You guys gave me great details. Especially on the tensioning part. I am a second guesser when it comes to tensioning belts. I just am.
So it sounds like in my case: I line the gears up, put the timing belt on, seat it, tension it, rotate it, check tension, then, everything should still line up as original. When the crank pulley is on, the white stand alone mark should line up with the "gun" sights. With that lined up, it is TDC. In a perfect world the cam will lined up level with the top of the head at the same time. I'm pretty sure this is right but any feed back is more than welcome...
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On 05/27/2011 04:16 PM, Bryan Williams wrote:

same engine family, same procedures.

you should re-time it. when set correctly, the distributor should be pretty much dead center of its slots. start there and adjust accordingly. do when the motor is at normal operating temp.

for the 88, yes, under the hood. it's near the driver side motor mount. use a paper clip. it's particularly important on the 88 for some reason.

no. you line it up, put the belt on, rotate it three times, /then/ set the tension when the cam is in the position it states in the book. and the tension is done by the pulley spring, not you. only rotate the engine counter-clockwise from the pulley end.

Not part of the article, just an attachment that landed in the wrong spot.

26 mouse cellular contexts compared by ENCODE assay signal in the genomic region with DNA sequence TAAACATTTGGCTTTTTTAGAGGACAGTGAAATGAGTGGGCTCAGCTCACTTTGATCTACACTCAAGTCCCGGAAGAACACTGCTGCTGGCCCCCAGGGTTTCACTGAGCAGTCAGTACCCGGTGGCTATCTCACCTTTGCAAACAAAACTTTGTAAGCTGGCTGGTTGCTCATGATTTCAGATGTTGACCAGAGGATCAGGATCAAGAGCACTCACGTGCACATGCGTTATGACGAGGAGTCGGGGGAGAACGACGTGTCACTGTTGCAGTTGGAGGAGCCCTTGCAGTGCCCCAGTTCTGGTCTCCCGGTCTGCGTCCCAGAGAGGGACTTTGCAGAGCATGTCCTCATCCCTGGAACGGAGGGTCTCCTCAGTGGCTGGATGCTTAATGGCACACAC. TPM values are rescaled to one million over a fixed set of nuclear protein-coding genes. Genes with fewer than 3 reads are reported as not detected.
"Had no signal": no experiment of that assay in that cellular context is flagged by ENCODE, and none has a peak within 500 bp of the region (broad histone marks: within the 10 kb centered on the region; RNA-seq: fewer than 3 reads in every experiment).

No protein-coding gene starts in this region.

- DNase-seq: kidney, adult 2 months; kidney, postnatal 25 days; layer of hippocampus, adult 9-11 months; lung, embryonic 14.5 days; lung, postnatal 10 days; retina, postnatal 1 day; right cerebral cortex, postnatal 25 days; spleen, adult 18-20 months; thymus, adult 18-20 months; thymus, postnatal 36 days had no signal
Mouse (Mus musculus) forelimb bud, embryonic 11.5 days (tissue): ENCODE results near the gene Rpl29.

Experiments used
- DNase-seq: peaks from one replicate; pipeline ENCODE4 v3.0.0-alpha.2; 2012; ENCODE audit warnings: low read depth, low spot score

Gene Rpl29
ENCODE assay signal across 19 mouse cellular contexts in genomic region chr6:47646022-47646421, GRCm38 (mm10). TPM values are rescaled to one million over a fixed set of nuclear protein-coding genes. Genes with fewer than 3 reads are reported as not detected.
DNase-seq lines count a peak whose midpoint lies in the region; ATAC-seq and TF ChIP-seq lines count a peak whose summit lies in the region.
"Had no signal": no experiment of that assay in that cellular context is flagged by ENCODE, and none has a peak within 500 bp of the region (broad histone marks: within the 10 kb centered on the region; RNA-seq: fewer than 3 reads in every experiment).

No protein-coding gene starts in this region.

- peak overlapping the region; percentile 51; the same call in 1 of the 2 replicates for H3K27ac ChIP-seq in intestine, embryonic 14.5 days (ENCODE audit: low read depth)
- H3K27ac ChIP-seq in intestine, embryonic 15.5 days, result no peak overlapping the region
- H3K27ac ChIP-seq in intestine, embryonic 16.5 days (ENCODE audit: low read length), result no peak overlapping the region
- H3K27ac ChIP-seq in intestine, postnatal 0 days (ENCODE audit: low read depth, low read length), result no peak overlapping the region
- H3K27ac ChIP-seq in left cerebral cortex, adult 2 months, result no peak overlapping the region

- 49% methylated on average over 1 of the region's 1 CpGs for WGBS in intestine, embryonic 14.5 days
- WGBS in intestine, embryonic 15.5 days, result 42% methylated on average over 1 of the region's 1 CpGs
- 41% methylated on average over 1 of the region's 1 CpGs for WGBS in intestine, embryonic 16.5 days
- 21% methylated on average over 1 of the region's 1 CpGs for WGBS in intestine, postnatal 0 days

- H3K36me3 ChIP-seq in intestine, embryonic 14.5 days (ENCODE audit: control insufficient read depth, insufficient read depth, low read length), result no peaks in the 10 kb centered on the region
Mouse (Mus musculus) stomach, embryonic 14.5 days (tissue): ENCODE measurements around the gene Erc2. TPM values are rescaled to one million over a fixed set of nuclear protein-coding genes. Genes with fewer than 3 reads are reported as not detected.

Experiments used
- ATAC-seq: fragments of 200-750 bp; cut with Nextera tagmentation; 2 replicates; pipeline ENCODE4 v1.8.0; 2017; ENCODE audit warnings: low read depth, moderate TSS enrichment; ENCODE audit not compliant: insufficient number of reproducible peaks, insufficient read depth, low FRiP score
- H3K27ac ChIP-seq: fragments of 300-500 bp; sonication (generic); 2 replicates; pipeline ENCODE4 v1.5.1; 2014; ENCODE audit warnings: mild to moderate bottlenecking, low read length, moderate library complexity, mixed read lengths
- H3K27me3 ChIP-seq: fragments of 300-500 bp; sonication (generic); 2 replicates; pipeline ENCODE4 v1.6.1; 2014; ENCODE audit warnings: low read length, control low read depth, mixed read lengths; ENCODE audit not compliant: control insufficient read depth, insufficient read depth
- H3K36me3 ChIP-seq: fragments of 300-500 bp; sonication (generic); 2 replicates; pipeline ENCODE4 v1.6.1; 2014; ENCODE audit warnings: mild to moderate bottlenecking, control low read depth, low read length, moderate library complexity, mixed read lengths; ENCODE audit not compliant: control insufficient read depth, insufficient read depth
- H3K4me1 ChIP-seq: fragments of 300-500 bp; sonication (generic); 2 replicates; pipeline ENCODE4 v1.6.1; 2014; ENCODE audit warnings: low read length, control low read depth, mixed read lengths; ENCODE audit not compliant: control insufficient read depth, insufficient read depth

the tension pulley bolt can be finicky. unless you've already put it all back together, take the pulley off and wipe down the sliding surface of the block, and the back of the pulley. apply a little engine oil to make sure it slides right, then put back into position with the tension spring in place. tighten the bolt by hand so it keeps the face of the sliding surfaces square with each other without tilting, but is still free to slide. finger tight basically.
then, when you've got the belt on, timed, and ready to tension, tighten the bolt with a ratchet and socket [preferably torque wrench!] and rock backwards and forwards on it slightly as you tighten. this is crucial because if the bolt is too loose, the pulley tilts and digs in at a position so that when as it tightens, it puts excess tension on the belt. and if you don't believe that excess belt tension can cause misery, go to a junkyard and look at some of the honda cylinder heads you'll find there. lots of tears.

yup.
correct.